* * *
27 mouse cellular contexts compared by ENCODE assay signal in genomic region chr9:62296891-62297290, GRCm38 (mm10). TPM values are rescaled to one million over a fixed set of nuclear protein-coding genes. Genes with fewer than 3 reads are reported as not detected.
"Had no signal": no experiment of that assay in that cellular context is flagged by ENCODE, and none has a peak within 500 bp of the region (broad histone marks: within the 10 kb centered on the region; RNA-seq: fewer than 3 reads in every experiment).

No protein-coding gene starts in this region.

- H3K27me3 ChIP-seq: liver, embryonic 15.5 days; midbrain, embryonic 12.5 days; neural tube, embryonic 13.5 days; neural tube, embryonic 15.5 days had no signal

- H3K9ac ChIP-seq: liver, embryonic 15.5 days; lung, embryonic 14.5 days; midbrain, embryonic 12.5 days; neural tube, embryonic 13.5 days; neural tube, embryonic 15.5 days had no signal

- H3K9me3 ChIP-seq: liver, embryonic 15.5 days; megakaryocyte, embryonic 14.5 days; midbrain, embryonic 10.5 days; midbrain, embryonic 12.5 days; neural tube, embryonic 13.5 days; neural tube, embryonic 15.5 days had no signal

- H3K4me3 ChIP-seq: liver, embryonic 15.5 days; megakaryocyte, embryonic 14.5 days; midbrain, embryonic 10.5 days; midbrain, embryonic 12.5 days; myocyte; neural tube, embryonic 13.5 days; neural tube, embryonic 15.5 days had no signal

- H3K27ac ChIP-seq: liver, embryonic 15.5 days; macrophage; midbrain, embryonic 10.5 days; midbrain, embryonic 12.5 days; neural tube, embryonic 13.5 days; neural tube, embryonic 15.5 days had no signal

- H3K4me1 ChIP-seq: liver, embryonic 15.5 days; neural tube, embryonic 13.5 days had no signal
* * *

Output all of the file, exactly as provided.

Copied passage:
27 mouse cellular contexts compared by ENCODE assay signal in genomic region chr9:62296891-62297290, GRCm38 (mm10). TPM values are rescaled to one million over a fixed set of nuclear protein-coding genes. Genes with fewer than 3 reads are reported as not detected.
"Had no signal": no experiment of that assay in that cellular context is flagged by ENCODE, and none has a peak within 500 bp of the region (broad histone marks: within the 10 kb centered on the region; RNA-seq: fewer than 3 reads in every experiment).

No protein-coding gene starts in this region.

- H3K27me3 ChIP-seq: liver, embryonic 15.5 days; midbrain, embryonic 12.5 days; neural tube, embryonic 13.5 days; neural tube, embryonic 15.5 days had no signal

- H3K9ac ChIP-seq: liver, embryonic 15.5 days; lung, embryonic 14.5 days; midbrain, embryonic 12.5 days; neural tube, embryonic 13.5 days; neural tube, embryonic 15.5 days had no signal

- H3K9me3 ChIP-seq: liver, embryonic 15.5 days; megakaryocyte, embryonic 14.5 days; midbrain, embryonic 10.5 days; midbrain, embryonic 12.5 days; neural tube, embryonic 13.5 days; neural tube, embryonic 15.5 days had no signal

- H3K4me3 ChIP-seq: liver, embryonic 15.5 days; megakaryocyte, embryonic 14.5 days; midbrain, embryonic 10.5 days; midbrain, embryonic 12.5 days; myocyte; neural tube, embryonic 13.5 days; neural tube, embryonic 15.5 days had no signal

- H3K27ac ChIP-seq: liver, embryonic 15.5 days; macrophage; midbrain, embryonic 10.5 days; midbrain, embryonic 12.5 days; neural tube, embryonic 13.5 days; neural tube, embryonic 15.5 days had no signal

- H3K4me1 ChIP-seq: liver, embryonic 15.5 days; neural tube, embryonic 13.5 days had no signal